Food intolerance

This is adverse reactions to food that are not immune-mediated and result from a wide range of mechanisms. Contaminants in food, preservatives and lactase deficiency may all be involved.

Lactose intolerance

Lactose intolerence may be as a result of lactase deficiency secondary to a disease process, such as coeliac disease or Crohn's disease. It may also result from decreased time of exposure to the intestinal mucosa, such as in short bowel syndrome or dumping syndrome.

Human milk contains around 200mmol/l of lactose, which is normally digested to glucose and galactose by the brush border enzyme lactase prior to absorption. In most people lactase deficiency is completely asymptomatic. However, some complain of colicky pain, abdominal distension, increased flatus and diarrhoea after ingesting milk or milk products. Irritable bowel syndrome is often suspected but the diagnosis is suggested by clinical improvement on lactose withdrawal. The lactose hydrogen breath test is a useful non-invasive confirmatory test.

Patients with lactose intolerance should avoid milk and milk products, including cheeses and butters. Some sufferers are able to tolerate small amounts of milk without symptoms.

Food allergies

Food allergies are immune-mediated disorders due to antibodies and hypersensitivity reactions. Up to 20% of the population perceive themselves to suffer from food allergy but only 1-2% of adults have genuine food allergies (Heaney 2000). The most common culprits are peanuts, milk, eggs and shellfish.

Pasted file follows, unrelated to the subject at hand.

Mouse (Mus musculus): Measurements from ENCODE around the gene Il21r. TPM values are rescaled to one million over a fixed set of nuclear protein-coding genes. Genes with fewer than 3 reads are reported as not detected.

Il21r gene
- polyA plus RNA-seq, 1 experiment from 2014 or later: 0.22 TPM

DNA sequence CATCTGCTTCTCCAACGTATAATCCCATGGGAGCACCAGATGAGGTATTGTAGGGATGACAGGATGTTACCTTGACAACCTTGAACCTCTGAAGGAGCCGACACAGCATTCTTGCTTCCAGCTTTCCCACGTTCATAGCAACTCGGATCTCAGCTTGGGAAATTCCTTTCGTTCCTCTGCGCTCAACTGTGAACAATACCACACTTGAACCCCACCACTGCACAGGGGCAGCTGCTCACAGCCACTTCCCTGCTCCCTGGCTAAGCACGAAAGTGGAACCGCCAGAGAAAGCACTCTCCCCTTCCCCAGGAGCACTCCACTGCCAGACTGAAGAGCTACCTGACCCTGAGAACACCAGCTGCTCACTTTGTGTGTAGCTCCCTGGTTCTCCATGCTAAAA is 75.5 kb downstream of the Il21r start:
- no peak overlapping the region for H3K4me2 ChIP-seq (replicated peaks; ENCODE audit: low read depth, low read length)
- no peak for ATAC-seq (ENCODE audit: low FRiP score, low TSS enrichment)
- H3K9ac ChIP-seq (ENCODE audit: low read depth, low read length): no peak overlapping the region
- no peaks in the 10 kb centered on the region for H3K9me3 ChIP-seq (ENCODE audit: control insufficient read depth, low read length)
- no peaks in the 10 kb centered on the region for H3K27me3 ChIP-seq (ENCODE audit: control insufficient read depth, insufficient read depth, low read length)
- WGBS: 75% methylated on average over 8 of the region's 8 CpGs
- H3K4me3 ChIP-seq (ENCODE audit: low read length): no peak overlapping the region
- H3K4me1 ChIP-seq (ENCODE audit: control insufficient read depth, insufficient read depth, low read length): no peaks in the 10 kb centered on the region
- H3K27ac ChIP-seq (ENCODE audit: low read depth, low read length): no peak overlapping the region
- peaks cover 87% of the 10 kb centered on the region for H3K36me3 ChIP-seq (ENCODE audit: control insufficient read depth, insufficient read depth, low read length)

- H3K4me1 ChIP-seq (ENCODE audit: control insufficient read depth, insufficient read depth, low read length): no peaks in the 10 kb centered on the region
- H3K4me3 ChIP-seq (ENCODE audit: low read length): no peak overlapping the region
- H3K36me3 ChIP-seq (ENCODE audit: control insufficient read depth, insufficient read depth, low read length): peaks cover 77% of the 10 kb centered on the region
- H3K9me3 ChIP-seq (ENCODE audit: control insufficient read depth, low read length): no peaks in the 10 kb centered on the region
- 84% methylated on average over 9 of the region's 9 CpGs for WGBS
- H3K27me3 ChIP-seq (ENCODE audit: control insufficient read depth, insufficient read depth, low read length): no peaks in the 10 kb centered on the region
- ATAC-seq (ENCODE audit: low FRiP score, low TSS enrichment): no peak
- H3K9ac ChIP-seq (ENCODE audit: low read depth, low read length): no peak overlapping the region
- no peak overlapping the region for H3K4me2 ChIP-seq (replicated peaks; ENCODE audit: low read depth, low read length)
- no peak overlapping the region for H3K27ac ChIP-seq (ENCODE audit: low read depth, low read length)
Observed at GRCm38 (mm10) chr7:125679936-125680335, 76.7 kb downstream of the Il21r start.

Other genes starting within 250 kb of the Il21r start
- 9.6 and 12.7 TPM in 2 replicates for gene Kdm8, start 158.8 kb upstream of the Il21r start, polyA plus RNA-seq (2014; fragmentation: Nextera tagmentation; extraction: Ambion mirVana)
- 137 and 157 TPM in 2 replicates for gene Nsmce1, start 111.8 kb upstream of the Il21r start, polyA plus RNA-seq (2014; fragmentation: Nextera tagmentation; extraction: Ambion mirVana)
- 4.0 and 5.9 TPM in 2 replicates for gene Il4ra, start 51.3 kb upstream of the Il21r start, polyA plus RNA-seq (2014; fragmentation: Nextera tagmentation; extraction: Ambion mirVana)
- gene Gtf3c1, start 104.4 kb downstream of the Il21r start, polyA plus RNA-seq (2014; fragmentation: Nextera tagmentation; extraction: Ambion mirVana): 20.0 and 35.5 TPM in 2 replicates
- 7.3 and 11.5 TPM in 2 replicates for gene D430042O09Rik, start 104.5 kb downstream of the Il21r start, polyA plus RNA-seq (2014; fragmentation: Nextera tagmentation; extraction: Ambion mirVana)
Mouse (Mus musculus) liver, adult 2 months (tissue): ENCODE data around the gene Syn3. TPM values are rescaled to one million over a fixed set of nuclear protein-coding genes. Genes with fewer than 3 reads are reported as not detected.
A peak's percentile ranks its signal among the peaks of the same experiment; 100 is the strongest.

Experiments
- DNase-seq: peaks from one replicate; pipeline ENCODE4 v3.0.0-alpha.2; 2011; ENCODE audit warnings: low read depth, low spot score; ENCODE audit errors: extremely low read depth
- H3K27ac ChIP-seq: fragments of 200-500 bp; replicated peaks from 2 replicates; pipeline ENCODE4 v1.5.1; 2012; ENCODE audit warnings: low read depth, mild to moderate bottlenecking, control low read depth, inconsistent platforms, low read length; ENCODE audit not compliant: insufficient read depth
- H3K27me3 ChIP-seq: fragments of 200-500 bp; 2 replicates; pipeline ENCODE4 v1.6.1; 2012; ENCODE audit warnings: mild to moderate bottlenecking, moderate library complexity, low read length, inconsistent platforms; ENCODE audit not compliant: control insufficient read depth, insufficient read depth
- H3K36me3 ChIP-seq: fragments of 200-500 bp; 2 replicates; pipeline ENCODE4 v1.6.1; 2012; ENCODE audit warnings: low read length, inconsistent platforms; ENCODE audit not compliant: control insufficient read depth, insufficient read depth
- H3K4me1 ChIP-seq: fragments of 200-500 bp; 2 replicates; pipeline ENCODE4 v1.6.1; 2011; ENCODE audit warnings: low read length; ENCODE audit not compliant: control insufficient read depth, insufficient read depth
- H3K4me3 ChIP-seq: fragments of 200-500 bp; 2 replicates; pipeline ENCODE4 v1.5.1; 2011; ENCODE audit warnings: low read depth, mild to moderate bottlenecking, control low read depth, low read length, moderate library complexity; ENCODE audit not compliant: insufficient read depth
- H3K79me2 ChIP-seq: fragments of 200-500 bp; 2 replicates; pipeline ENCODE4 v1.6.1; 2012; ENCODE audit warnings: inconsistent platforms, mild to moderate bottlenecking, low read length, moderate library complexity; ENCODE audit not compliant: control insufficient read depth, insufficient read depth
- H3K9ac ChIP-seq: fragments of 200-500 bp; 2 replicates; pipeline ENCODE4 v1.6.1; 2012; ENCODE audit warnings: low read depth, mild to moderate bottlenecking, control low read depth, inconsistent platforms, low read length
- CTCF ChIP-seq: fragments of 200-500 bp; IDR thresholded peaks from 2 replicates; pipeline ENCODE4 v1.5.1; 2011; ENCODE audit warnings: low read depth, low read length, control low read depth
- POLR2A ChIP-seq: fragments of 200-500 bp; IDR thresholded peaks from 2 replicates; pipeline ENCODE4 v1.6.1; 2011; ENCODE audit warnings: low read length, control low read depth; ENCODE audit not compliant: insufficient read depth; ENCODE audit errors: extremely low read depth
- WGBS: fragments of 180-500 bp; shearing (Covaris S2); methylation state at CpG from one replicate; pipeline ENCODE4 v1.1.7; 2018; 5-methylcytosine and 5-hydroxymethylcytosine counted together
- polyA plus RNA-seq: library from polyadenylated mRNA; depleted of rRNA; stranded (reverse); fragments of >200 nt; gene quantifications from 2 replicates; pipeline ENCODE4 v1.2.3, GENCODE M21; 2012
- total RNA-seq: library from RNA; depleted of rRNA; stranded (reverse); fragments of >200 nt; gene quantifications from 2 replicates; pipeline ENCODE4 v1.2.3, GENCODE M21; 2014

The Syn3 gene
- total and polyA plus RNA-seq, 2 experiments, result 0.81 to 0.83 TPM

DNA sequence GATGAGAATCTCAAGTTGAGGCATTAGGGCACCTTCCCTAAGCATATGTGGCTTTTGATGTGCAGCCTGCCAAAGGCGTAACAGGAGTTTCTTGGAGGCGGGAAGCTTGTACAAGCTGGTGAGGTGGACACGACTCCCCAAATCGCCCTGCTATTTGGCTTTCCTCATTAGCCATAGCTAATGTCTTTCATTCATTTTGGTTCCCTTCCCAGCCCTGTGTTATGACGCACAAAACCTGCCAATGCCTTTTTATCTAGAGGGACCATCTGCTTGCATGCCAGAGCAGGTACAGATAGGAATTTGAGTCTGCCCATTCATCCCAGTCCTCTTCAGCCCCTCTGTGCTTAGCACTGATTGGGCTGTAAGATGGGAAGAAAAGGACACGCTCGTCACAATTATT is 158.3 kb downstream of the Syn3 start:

Clinical manifestations occur immediately on exposure and range from trivial to life-threatening or even fatal anaphylaxis. Allergic gastroenteropathy has features similar to eosinophilic gastroenteritis, while gastrointestinal anaphylaxis consists of nausea, vomiting, diarrhoea and sometimes cardiovascular and respiratory collapse. Fatal reactions to trace amounts of peanuts are well documented.

The diagnosis of food allergy is difficult to prove or refute. Skin prick tests and measurements of antigen-specific IgE antibodies in serum have limited predictive value.

Treatment of proven food allergy consists of detailed patient education and awareness, strict elimination of the offending antigen and in some cases antihistamines. Anaphylaxis should be treated as a medical emergency with resuscitation, airway support and intravenous adrenaline. Subsequently patients should wear an information bracelet and be taught to carry and use a preloaded adrenaline syringe.

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